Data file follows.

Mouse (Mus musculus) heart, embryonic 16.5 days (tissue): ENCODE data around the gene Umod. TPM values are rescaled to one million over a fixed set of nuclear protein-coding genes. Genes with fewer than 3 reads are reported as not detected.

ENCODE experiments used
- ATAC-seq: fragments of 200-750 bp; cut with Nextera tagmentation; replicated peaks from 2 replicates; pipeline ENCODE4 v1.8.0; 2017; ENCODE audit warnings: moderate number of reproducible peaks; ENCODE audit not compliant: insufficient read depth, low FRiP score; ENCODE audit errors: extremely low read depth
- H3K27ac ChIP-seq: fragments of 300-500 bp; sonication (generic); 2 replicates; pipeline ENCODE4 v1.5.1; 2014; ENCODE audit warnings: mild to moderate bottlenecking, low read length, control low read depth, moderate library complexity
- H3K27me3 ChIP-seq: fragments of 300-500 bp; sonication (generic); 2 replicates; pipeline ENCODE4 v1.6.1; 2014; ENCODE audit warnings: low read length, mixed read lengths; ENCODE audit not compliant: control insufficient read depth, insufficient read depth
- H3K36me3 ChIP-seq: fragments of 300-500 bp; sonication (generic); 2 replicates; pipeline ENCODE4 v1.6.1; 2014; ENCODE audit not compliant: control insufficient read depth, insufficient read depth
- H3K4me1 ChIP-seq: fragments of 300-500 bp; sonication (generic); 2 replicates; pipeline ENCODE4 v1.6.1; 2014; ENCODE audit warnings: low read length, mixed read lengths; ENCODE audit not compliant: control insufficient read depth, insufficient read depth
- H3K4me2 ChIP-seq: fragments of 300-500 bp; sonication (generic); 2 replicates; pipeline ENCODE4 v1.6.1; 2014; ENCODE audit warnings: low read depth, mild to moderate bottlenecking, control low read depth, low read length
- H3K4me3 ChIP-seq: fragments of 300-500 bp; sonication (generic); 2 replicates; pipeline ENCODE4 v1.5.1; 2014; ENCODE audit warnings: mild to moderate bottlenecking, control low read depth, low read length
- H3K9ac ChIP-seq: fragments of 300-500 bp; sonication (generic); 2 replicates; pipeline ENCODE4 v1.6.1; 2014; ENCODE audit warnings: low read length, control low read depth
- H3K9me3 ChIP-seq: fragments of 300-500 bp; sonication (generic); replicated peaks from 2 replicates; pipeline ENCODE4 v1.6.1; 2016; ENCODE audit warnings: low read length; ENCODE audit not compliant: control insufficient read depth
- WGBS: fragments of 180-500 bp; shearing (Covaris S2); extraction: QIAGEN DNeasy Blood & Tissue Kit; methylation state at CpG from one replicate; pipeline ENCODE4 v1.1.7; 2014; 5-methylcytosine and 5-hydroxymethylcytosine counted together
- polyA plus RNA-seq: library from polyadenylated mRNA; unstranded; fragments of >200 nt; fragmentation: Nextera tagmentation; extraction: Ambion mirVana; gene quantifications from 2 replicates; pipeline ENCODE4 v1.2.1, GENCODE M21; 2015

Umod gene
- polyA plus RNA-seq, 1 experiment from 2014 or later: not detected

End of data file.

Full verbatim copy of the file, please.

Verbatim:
Mouse (Mus musculus) heart, embryonic 16.5 days (tissue): ENCODE data around the gene Umod. TPM values are rescaled to one million over a fixed set of nuclear protein-coding genes. Genes with fewer than 3 reads are reported as not detected.

ENCODE experiments used
- ATAC-seq: fragments of 200-750 bp; cut with Nextera tagmentation; replicated peaks from 2 replicates; pipeline ENCODE4 v1.8.0; 2017; ENCODE audit warnings: moderate number of reproducible peaks; ENCODE audit not compliant: insufficient read depth, low FRiP score; ENCODE audit errors: extremely low read depth
- H3K27ac ChIP-seq: fragments of 300-500 bp; sonication (generic); 2 replicates; pipeline ENCODE4 v1.5.1; 2014; ENCODE audit warnings: mild to moderate bottlenecking, low read length, control low read depth, moderate library complexity
- H3K27me3 ChIP-seq: fragments of 300-500 bp; sonication (generic); 2 replicates; pipeline ENCODE4 v1.6.1; 2014; ENCODE audit warnings: low read length, mixed read lengths; ENCODE audit not compliant: control insufficient read depth, insufficient read depth
- H3K36me3 ChIP-seq: fragments of 300-500 bp; sonication (generic); 2 replicates; pipeline ENCODE4 v1.6.1; 2014; ENCODE audit not compliant: control insufficient read depth, insufficient read depth
- H3K4me1 ChIP-seq: fragments of 300-500 bp; sonication (generic); 2 replicates; pipeline ENCODE4 v1.6.1; 2014; ENCODE audit warnings: low read length, mixed read lengths; ENCODE audit not compliant: control insufficient read depth, insufficient read depth
- H3K4me2 ChIP-seq: fragments of 300-500 bp; sonication (generic); 2 replicates; pipeline ENCODE4 v1.6.1; 2014; ENCODE audit warnings: low read depth, mild to moderate bottlenecking, control low read depth, low read length
- H3K4me3 ChIP-seq: fragments of 300-500 bp; sonication (generic); 2 replicates; pipeline ENCODE4 v1.5.1; 2014; ENCODE audit warnings: mild to moderate bottlenecking, control low read depth, low read length
- H3K9ac ChIP-seq: fragments of 300-500 bp; sonication (generic); 2 replicates; pipeline ENCODE4 v1.6.1; 2014; ENCODE audit warnings: low read length, control low read depth
- H3K9me3 ChIP-seq: fragments of 300-500 bp; sonication (generic); replicated peaks from 2 replicates; pipeline ENCODE4 v1.6.1; 2016; ENCODE audit warnings: low read length; ENCODE audit not compliant: control insufficient read depth
- WGBS: fragments of 180-500 bp; shearing (Covaris S2); extraction: QIAGEN DNeasy Blood & Tissue Kit; methylation state at CpG from one replicate; pipeline ENCODE4 v1.1.7; 2014; 5-methylcytosine and 5-hydroxymethylcytosine counted together
- polyA plus RNA-seq: library from polyadenylated mRNA; unstranded; fragments of >200 nt; fragmentation: Nextera tagmentation; extraction: Ambion mirVana; gene quantifications from 2 replicates; pipeline ENCODE4 v1.2.1, GENCODE M21; 2015

Umod gene
- polyA plus RNA-seq, 1 experiment from 2014 or later: not detected